The site also allows users to share findings, adding a social aspect that enhances the searching experience and ensure the names in their family tree are accurate.
"How that data becomes accurate is very important to us, probably more important than any other large entity in the space because we actually care that it's accurate," said Verkler, who has served as CEO since 2002. Only 10 percent of the site's visitors are members of the LDS church, Verkler said.
Ancestry has a similar system, with a total of 26 million family trees being stitched together. Though FamilySearch, which takes up four floors in the Joseph Smith Memorial Building in Salt Lake City, offers a free service stacked against Ancestry's paid subscription model, the two companies say they are not competing. Instead they are cooperating to fulfill their individual objectives.
Because FamilySearch's primary focus is growing the market rather than owning it, they tend to help other companies advance their models.
"If the church wanted to compete with companies in terms of eliminating their business proposals, we'd go target their core assets and we'd duplicate them and produce them for free," Verkler said. "I think that would be a really bad idea because the way financial investment works. We wanted Ancestry.com to go public because that's proof to the investment community that a genealogy company is a viable company."
Sullivan and Verkler, who meet informally once a month, have similar views of the relationship between the two companies.
"We're the two largest entities with similar objectives with very different business models," Sullivan said. "There's far more opportunities to work together to achieve our distinct objectives." That includes the granite vault partnership. Ancestry also partners with governments to digitize historical records.
"We try and be good partners," Sullivan said. "The nature of the relationship is we are bringing value to the table in terms of substantial capital to digitize content and provide back to that institution a digital record that they do not have the budget to do themselves."
Though the company has about 7 billion records in its database, content and technology improvements are necessary to keep up with the market.
"Five years ago, we were a product and technology platform that was really effective for 700,000 or 800,000 people," said Sullivan. "Today, we have found 1.7 million people who find ancestry useful enough to be a paying subscriber, but I would not suggest that the product platform we have today is good enough to be three times or four times the number of subscribers."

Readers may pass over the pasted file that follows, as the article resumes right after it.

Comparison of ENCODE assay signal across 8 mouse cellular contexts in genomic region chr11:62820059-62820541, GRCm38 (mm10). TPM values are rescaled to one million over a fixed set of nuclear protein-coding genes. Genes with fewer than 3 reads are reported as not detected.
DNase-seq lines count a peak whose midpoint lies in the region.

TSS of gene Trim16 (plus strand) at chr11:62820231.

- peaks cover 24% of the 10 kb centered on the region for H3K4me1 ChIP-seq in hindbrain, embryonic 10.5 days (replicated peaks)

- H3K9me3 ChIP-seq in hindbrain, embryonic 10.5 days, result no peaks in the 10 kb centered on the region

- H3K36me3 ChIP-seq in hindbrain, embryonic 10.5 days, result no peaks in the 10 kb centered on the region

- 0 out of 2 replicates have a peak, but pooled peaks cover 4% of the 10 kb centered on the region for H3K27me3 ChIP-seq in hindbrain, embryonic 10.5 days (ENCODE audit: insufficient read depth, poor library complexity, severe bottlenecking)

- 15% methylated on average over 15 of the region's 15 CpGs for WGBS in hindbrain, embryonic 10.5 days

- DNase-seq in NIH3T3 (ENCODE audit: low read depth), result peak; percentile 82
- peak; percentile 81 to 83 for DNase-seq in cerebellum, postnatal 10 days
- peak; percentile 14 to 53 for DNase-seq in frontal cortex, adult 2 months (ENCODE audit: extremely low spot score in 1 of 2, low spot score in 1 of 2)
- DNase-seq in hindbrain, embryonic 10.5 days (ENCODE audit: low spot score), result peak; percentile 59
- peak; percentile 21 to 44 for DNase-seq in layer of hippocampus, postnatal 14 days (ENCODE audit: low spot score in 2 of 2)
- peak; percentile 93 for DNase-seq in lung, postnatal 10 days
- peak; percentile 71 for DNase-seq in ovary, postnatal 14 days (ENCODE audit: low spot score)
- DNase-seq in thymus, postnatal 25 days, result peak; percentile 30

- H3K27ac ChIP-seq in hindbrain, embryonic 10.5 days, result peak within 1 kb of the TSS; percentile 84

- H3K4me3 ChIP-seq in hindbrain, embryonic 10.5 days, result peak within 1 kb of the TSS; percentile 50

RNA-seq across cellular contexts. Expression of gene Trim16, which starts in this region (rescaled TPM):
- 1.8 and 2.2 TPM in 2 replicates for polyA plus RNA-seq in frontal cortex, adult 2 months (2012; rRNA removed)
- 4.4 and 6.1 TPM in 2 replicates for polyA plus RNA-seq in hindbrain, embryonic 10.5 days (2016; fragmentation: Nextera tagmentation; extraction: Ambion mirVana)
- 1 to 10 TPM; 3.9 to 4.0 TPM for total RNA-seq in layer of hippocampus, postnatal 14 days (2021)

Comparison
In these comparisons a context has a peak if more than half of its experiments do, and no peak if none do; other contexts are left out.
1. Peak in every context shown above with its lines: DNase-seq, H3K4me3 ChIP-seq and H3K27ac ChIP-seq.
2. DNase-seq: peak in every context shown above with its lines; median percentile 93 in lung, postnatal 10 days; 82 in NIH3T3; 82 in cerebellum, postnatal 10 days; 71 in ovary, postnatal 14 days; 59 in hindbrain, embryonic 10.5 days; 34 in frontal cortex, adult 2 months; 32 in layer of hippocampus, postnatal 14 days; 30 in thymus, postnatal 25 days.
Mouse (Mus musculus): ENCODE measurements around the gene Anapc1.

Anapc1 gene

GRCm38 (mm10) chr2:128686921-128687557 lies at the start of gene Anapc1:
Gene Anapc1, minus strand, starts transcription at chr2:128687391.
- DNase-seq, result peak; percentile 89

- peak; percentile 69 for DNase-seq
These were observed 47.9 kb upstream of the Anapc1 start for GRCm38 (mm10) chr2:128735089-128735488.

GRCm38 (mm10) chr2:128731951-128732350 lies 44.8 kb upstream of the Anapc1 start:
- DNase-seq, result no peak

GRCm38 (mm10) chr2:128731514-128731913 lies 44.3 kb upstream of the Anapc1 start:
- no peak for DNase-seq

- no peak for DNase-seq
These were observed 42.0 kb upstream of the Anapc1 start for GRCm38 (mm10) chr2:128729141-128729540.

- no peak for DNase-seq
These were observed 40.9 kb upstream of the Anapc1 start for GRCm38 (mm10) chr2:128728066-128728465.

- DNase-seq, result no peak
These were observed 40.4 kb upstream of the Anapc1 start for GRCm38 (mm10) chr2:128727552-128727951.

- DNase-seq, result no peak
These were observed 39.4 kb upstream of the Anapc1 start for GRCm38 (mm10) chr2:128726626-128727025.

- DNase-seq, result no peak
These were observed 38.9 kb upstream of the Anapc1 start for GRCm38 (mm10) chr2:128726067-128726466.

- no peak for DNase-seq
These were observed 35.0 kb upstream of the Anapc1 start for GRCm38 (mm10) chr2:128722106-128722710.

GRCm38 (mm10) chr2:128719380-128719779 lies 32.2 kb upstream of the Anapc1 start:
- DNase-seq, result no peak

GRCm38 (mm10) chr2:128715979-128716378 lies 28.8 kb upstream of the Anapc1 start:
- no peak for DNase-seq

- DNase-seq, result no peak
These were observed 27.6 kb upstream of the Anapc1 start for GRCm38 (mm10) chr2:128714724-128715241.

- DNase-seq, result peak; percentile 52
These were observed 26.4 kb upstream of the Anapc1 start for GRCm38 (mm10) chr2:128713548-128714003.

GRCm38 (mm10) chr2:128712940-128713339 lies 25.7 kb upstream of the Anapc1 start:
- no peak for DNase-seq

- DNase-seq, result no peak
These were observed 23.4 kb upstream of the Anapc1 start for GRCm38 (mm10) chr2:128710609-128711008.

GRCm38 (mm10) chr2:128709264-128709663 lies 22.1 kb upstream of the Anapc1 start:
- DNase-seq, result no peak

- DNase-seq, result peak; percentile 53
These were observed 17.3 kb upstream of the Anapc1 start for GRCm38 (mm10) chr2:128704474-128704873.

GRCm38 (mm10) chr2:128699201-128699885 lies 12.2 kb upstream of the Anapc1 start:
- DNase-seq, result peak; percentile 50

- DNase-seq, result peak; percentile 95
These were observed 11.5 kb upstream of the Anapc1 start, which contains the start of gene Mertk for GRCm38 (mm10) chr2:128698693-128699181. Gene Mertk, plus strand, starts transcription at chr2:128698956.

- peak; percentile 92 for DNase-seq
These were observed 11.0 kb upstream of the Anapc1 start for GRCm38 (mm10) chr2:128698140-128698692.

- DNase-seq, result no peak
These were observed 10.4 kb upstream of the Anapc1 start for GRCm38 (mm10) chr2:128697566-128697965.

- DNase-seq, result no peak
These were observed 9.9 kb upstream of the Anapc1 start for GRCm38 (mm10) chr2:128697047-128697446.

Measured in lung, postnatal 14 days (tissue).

Ancestry tends to keep their acquisitions modest. Sullivan says they haven't made a deal "north of $25 million in a long time."
That hasn't stopped Ancestry from acquiring a company that catches their eye.
"We cheer on anyone who is trying to find a unique niche in the family history space," Sullivan said. "Footnote was a great example of a company that was really focused on a particular positioning and niche, and we like that. We've increased the size of the team, digitizing more content, investing in the product and we're growing subscribers because we feel like it's a great complementary offering to the core ancestry experience."
Increased demand has also enticed new companies to enter the space, bringing more competition.
Archives.com, a division of Redwood City, California-based Inflection LLC, launched in January 2010. The company recently added more than 500 million names through U.S. Census Record indexes in a partnership with FamilySearch. The site has 1.61 billion records. By comparison, Ancestry has more than 7 billion and FamilySearch has 1.5 billion.
Archives charges $39.95 per year for an account. Ancestry's paid service charges $155.40 for an annual account. FamilySearch doesn't charge.
"Our mission in this space is to make family history simple and affordable," said Matthew Monahan, CEO and co-founder of Inflection, which owns Archives. "Learning about your family history and doing genealogy in the past was very time intensive."
Regardless of how big the market has already grown, analysts believe there is still That leaves room for expansion.
"The vast majority of records are still offline," said Justin Patterson, an analyst for Morgan Keegan. "Until that scenario changes, this is likely still a growth market."
FamilySearch's name indexing taps 125,000 volunteers illustrating increased social enthusiasm in the space. With its volunteer force, records are indexed 40 times faster than before, said Verkler.
Some of this growth also comes from consumer contributions, which is an approach family history companies are taking. Ancestry notifies users when others share or update possible relatives on the site.